Killer Presentations

May 26, 2011

As marketers is our job to create meaningful content that will help influence sales. You will eventually find yourself not only writing copy for an eBook, whitepaper or email campaign but also having to create and deliver presentations. That’s where you can shine. Let me explain.

The Suckiness Factor

Most presentations suck. That’s a fact of life and I think that there are people with genetic predisposition to put together boring presentations. No matter how hard they try, people will not be enticed  by new bullet colors and the almost funny jokes.

Think back to the past few presentations you’ve attended. Either from other departments in your company or even delivered via webinar. Now score them according to the “suckiness factor” below:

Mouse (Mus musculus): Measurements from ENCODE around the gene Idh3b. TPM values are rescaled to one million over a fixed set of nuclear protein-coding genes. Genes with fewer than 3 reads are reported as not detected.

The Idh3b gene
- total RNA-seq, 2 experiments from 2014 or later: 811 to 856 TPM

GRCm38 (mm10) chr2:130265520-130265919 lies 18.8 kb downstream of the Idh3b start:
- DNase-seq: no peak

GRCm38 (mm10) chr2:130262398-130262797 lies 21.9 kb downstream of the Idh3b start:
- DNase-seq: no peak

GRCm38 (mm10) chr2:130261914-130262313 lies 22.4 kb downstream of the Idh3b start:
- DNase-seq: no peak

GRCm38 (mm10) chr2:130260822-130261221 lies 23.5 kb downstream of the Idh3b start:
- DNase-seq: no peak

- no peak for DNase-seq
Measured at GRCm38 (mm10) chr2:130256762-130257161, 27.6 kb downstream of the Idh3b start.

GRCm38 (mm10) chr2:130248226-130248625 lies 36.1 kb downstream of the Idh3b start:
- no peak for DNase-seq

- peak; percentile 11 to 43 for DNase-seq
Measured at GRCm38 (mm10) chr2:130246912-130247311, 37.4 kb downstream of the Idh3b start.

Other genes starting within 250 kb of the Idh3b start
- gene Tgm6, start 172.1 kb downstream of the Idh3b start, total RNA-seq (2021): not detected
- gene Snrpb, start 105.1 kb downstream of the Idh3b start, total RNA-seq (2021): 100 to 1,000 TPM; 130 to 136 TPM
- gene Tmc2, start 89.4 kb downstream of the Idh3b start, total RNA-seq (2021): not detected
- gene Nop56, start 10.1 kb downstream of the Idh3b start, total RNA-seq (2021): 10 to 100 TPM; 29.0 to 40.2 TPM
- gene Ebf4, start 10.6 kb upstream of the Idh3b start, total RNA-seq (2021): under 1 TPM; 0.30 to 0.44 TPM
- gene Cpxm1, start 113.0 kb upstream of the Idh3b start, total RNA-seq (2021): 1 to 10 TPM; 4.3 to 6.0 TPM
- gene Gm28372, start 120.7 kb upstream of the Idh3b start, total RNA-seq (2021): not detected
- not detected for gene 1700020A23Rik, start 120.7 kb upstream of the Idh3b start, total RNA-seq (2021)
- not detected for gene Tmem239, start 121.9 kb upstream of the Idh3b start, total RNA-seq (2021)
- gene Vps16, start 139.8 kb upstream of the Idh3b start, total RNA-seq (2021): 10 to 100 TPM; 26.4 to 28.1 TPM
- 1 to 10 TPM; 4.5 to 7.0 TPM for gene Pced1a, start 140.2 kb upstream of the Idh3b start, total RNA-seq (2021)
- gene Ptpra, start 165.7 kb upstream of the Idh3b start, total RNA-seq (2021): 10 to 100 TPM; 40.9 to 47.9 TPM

• Zero: Outstanding presentation, didn’t feel the time go by.
  • One: Good presentation, I’ve learned something today.
  • Two: Meh, I’ve seen better.
  • Three: What time is it? Wake me up when it’s over.
  • Four: Ugh! All those bullet points are giving me headaches.
  • Five: Stop! Please make it stop! I can’t take it anymore!
This won’t make you feel better but at least you now have something to do during those presentations.

Creating Quality Presentations

The goal of understanding which presentations suck and why, is so that you can avoid the same mistakes when creating yours. Whether you will deliver them yourself or you are creating them for a sales pitch, a demo, conference, or any other event the important thing is to make sure your presentation won’t suck!

The first thing you should do is watch Garr Reynolds explaining how to create great presentations at this Google Talk recorded session (video embedded below).

After you’ve watched the video above, go buy his book, Presentation Zen. It’s an easy read that can take your current presentation and improve it 10x. I’m not kidding.

Making Website Reviews Easy

October 5, 2010

64/365 - mapping by Jenn Vargas @ Flickr